After I did some research, I discovered that Cyprus is a popular destination for tourists. Unfortunately, heavy tourism and the associated development affected villages here and there, with some communities being slowly abandoned. To avoid this from happening any further, Cyprus went into ecotourism, and today, it is the forerunner in this arena. Let’s look in further detail at ecotourism in Cyprus here.
How was it started?
It all started in 2006 with the launch of the “Cyprus Sustainable Tourism Initiative.” This program has the sole scope of promoting ecotourism developments in the tourism industry. It concentrates on those areas which require conservation and environmental safety. At the same time, it helps develop social, as well as economic statuses in the rural parts of Cyprus. Through this program, the government was able to acknowledge that ecotourism will play an essential role in the future of Cyprus, with the concept gaining momentum among tourists from all over the globe.
How to go about it?
So, now you are interested in going for an ecotourism vacation in Cyprus. How will you go about it? I would immediately say that everyone should visit the quaint Cypriot villages spread throughout the island. These communities have a smaller population, and not many tourists visit. They make for a great relaxing spot. Enjoy seeing the bustle of village life go by where simple pleasures abound. Most hamlets are linked by specific minibus tours which ferry tourists to these havens. These trips will have a regular schedule, aimed at promoting ecotourism further. Such tours will be regulated to ensure that while the villages can benefit and develop, they do not get overpopulated or overcrowded with tourists. Therefore, you can be sure to enjoy the beautiful sceneries that nature has to offer here.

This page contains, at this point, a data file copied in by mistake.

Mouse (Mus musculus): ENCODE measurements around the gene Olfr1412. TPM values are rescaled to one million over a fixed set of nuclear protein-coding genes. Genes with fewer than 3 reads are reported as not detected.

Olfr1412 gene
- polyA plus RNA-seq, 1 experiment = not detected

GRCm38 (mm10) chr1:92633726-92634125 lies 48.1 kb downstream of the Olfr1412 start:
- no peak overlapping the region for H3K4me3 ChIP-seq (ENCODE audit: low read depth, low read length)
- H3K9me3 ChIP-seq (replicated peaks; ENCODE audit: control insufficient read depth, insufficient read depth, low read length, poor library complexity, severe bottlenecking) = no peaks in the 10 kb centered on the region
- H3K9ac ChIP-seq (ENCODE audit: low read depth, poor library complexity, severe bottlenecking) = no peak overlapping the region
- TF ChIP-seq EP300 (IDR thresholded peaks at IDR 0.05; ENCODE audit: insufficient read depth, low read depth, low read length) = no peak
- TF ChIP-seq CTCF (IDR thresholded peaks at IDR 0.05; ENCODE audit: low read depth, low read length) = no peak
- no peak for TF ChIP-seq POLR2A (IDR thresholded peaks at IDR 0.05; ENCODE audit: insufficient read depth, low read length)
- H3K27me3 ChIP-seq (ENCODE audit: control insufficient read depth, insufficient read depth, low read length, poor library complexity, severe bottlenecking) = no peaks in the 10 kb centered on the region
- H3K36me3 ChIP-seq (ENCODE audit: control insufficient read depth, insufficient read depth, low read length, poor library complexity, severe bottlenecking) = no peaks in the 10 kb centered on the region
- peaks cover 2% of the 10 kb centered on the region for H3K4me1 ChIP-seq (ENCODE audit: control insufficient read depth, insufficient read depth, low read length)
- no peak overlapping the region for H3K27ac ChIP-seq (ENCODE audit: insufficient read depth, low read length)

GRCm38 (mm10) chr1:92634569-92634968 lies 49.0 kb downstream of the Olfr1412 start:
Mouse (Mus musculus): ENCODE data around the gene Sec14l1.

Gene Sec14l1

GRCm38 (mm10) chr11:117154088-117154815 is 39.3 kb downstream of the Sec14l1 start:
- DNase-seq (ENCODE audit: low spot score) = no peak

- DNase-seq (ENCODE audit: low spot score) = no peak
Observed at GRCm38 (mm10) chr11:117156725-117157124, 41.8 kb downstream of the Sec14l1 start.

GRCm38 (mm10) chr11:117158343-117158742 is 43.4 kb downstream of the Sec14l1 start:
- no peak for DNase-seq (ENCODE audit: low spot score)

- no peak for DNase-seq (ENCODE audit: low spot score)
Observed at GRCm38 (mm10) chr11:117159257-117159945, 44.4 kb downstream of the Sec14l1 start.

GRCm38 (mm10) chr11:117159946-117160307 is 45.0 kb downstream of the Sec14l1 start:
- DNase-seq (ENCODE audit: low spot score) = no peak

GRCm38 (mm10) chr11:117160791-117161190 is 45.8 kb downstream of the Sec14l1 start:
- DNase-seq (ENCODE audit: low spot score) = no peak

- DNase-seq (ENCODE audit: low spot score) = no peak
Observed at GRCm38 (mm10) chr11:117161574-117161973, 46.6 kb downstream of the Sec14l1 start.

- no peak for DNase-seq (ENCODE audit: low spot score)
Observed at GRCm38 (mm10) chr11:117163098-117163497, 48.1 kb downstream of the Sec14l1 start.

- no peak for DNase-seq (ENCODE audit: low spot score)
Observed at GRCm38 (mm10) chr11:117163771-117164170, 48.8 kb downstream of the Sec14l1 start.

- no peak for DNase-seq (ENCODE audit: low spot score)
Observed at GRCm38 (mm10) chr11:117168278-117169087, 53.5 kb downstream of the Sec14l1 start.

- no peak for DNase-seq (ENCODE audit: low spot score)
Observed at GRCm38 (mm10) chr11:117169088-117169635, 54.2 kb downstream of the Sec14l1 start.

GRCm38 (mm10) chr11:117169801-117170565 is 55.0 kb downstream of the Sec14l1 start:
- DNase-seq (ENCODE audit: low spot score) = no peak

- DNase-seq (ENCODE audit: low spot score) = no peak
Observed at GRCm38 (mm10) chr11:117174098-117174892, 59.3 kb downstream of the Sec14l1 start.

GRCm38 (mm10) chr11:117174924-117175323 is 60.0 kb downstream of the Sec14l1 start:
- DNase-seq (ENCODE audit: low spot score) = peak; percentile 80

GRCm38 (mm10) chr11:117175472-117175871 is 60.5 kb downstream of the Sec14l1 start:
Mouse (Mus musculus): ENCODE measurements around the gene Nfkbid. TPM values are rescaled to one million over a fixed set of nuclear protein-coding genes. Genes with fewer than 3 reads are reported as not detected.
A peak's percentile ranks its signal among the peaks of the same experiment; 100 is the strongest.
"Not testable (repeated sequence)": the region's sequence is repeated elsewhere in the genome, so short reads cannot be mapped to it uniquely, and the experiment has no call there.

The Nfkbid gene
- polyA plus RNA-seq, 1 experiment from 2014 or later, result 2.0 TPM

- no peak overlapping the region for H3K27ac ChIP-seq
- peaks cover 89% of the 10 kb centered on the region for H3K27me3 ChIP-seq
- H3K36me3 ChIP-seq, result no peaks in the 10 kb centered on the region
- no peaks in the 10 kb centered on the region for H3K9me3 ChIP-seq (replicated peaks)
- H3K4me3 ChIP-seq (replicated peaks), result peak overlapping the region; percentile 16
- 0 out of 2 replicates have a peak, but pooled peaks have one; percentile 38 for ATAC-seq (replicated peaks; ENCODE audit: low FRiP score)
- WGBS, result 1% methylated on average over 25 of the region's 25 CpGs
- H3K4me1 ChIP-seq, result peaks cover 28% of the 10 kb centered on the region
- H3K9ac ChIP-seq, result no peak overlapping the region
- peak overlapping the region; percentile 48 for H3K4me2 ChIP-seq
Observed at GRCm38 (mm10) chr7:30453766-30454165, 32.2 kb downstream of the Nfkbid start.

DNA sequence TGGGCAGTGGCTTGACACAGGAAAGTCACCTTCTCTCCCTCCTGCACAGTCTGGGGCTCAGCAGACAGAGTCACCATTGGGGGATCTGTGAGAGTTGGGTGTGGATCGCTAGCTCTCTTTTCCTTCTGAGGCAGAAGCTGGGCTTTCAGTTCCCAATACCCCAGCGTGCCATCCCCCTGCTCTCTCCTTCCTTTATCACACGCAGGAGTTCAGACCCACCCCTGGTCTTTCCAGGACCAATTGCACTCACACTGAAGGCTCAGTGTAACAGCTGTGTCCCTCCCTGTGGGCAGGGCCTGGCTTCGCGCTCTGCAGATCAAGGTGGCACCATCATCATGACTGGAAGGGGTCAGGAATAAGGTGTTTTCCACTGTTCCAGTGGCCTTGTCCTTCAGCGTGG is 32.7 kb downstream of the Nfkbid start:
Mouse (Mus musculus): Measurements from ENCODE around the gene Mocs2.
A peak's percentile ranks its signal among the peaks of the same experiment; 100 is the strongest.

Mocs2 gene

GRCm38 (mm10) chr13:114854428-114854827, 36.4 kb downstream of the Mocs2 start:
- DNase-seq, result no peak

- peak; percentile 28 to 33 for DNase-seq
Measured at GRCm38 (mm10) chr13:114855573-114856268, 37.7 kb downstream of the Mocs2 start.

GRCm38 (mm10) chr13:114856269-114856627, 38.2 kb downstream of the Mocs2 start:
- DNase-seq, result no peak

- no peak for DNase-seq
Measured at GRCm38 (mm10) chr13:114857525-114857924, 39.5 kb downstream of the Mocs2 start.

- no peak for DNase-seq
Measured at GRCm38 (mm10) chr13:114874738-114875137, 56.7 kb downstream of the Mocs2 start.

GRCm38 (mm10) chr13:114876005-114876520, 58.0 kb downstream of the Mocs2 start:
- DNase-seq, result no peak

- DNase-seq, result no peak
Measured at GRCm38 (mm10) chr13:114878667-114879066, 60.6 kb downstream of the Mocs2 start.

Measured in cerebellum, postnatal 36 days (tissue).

If you are wondering if there are any activities to do here, my answer would be: “Yes, plenty.” You can go for some guided walks across various regions here. Here you will be able to explore the diversified natural beauty and wildlife of the area. Several agritourism activities and services are planned to open shortly. Once launched, you will be able to engage in picking olives, milking goats, and several other such events here.
What can be learned?
Although we are aware that natural resources need to be preserved, we do not always remember it in real life. When we go on tours such as these, we can realize the significance of protecting nature. Also, when more and more people visit these places, the concept of ecotourism will become popular among more people. Awareness about ecotourism is set to grow and spread throughout the world. Subsequently, sustainable tourism will gain popularity around the globe with Cyprus being the forerunner for ecotourism .